Sunday, March 28, 2010

EMPS: Arizona Does Its Spring Thing

It's always tricky when I try to cover a meme topic like Ellipsis Monday Photo Shoot #82: Goodbye Winter/ Hello Spring. The transition between winter and spring in Tucson, to the extent that those seasons exist at all, is subtle, erratic and seldom very visual. The coming of Spring in Tucson means more 83 degree days and fewer 78 degree ones, perhaps a little more sun and fewer clouds, and the end of the occasional chance of snow on the mountains. And if we're very lucky, and the winter has been unusually wet in our drought-ridden desert, we may get some wildflowers.

So what can I show you of this year's transition? As it happens, the last day of rain to date was this past Tuesday, but I didn't have my camera with me that afternoon and my cell phone didn't get a very good shot. The sky had been overcast for much of the previous week or so, as you can see below:

This is Acme Sand and Gravel - and believe me, they are aware of the association with the schemes of Wile E Coyote. I captured this on my cell phone back on March 19th, when John was pricing sand to go under a walkway in the back yard. You can see the clouds over the Catalinas that day. I've always been curious about this place, which is next to the Pantano River. I was less pleased to discover that the river is where they harvest their sand. But I suppose more of the stuff washes down from the mountains to replace it. They have a rather poetic quote on their web site:

“Stones are primordial matter. Sand is matter ground by the infinity of time. It makes one mindful of eternity. Sand is matter, which has been transformed and has almost become liquid and spiritual.” - Unknown Author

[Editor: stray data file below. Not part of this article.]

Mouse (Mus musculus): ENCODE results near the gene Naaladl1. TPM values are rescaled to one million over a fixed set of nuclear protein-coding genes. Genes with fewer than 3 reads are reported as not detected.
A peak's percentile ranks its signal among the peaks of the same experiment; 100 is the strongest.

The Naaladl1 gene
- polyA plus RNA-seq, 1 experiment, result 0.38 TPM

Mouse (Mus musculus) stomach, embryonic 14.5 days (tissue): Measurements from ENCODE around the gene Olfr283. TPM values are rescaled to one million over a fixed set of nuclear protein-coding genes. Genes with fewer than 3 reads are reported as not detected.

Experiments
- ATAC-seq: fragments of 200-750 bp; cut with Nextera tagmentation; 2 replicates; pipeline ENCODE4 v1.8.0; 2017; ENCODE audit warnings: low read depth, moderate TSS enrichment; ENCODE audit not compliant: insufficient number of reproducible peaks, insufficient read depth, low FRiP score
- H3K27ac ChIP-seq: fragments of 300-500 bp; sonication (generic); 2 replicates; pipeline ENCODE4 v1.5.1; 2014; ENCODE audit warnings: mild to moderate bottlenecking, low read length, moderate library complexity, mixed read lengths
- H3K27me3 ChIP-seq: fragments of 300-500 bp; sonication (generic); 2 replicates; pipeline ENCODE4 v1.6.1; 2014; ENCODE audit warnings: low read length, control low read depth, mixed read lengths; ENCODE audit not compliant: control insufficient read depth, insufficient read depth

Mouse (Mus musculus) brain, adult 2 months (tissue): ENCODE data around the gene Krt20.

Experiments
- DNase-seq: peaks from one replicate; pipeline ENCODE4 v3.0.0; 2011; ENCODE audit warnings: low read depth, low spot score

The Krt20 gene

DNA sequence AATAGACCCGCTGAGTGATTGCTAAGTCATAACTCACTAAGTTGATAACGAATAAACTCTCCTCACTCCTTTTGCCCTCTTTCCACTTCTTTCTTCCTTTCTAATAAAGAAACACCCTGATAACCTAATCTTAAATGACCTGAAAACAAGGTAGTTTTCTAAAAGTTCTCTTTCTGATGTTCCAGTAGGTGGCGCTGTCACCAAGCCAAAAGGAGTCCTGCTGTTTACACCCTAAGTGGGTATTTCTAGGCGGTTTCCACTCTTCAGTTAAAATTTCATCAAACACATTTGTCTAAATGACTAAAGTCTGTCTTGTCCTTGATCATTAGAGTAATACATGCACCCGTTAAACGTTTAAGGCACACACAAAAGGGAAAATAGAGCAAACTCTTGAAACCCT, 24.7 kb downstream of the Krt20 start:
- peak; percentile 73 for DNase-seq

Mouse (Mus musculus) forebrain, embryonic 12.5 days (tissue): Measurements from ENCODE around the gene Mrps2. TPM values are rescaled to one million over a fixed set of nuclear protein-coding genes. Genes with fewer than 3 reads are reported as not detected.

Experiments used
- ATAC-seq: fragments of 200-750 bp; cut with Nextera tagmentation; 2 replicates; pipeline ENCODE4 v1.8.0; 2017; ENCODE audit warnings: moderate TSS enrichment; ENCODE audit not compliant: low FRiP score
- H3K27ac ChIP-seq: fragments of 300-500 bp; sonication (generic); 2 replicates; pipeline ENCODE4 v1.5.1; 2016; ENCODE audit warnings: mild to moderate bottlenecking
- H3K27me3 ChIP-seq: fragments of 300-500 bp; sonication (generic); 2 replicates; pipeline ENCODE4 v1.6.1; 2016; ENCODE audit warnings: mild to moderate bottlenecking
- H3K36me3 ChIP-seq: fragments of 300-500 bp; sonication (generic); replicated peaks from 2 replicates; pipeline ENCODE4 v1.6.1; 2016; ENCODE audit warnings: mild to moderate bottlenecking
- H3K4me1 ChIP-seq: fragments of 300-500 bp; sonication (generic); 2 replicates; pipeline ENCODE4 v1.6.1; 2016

We have had an unusually wet winter, so there is a certain amount of bloomage going on. I noticed this flowering shrub on the median in the middle of Kolb Road as I made my way back from my Round Robin photo shoot on Friday.

John has been in gardening mode this year as winter turns into spring. He's been buying plants for the front and side yards, mostly, the one he planted in back having been immediately dug up by Pepper. The tall red one here, which repeatedly blew over in the March wind, is a bougainvillea. Or is it an oleander? John and I both keep forgetting which is which. He also tried to transplant a few wildflowers he found near where he works, but so far they haven't taken well to being uprooted.

And here, on Palm Sunday afternoon, the sun is brighter and the wind has died down. John's newest purchases are standing tall.

Be sure to check Carly's blog Ellipsis each week for the Ellipsis Monday Photo Shoot. And don't forget the Weekend Assignment, which this week is asking for your Culinary Review!



Carly said...

Hi Karen :)

I believe that is an oleander. It looks like Oleander, although the one we have on our street is a white variety. :) That's my guess anyway. Yikes, already reaching the 80's? Nope, not ready for that. Today I wore my favorite comfy melon colored cardigan, and was quite happily chilly allllll day. :)

Tree pollan... we have buckets of!




Jama said...

That looks like bougainvillea to me, perhaps you can show us a closeup of the flower? There's plenty of bougainvilleas here and they bloom all year long . Needs lots of sunlight. Your weather's almost similar to ours . Been raining for the past few days, it's good to have a hot sunny day again!

Wammy said...

I'm in love with the vibrant colors of you flower choices. Very nice. I'd love to have a big sandbox to play in. But not so much the gravel. Nice weather too, I am so jealous.